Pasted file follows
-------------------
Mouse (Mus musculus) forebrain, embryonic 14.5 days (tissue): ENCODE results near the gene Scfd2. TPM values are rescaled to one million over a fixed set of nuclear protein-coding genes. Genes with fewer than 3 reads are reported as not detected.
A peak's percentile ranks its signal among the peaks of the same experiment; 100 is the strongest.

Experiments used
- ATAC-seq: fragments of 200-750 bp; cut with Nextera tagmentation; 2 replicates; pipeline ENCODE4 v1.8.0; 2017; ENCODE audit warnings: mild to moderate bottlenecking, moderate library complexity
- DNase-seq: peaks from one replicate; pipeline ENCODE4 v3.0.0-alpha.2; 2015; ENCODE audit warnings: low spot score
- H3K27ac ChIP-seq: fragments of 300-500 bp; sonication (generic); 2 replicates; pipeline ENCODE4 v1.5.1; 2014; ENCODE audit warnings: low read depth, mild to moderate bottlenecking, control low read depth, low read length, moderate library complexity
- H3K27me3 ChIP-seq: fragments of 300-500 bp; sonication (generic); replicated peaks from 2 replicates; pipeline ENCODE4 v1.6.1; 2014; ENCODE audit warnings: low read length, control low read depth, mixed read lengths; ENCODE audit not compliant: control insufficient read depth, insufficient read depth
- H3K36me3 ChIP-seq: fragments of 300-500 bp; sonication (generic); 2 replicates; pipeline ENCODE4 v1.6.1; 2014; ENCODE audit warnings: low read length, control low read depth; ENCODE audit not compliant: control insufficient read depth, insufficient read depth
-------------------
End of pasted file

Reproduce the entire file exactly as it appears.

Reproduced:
Mouse (Mus musculus) forebrain, embryonic 14.5 days (tissue): ENCODE results near the gene Scfd2. TPM values are rescaled to one million over a fixed set of nuclear protein-coding genes. Genes with fewer than 3 reads are reported as not detected.
A peak's percentile ranks its signal among the peaks of the same experiment; 100 is the strongest.

Experiments used
- ATAC-seq: fragments of 200-750 bp; cut with Nextera tagmentation; 2 replicates; pipeline ENCODE4 v1.8.0; 2017; ENCODE audit warnings: mild to moderate bottlenecking, moderate library complexity
- DNase-seq: peaks from one replicate; pipeline ENCODE4 v3.0.0-alpha.2; 2015; ENCODE audit warnings: low spot score
- H3K27ac ChIP-seq: fragments of 300-500 bp; sonication (generic); 2 replicates; pipeline ENCODE4 v1.5.1; 2014; ENCODE audit warnings: low read depth, mild to moderate bottlenecking, control low read depth, low read length, moderate library complexity
- H3K27me3 ChIP-seq: fragments of 300-500 bp; sonication (generic); replicated peaks from 2 replicates; pipeline ENCODE4 v1.6.1; 2014; ENCODE audit warnings: low read length, control low read depth, mixed read lengths; ENCODE audit not compliant: control insufficient read depth, insufficient read depth
- H3K36me3 ChIP-seq: fragments of 300-500 bp; sonication (generic); 2 replicates; pipeline ENCODE4 v1.6.1; 2014; ENCODE audit warnings: low read length, control low read depth; ENCODE audit not compliant: control insufficient read depth, insufficient read depth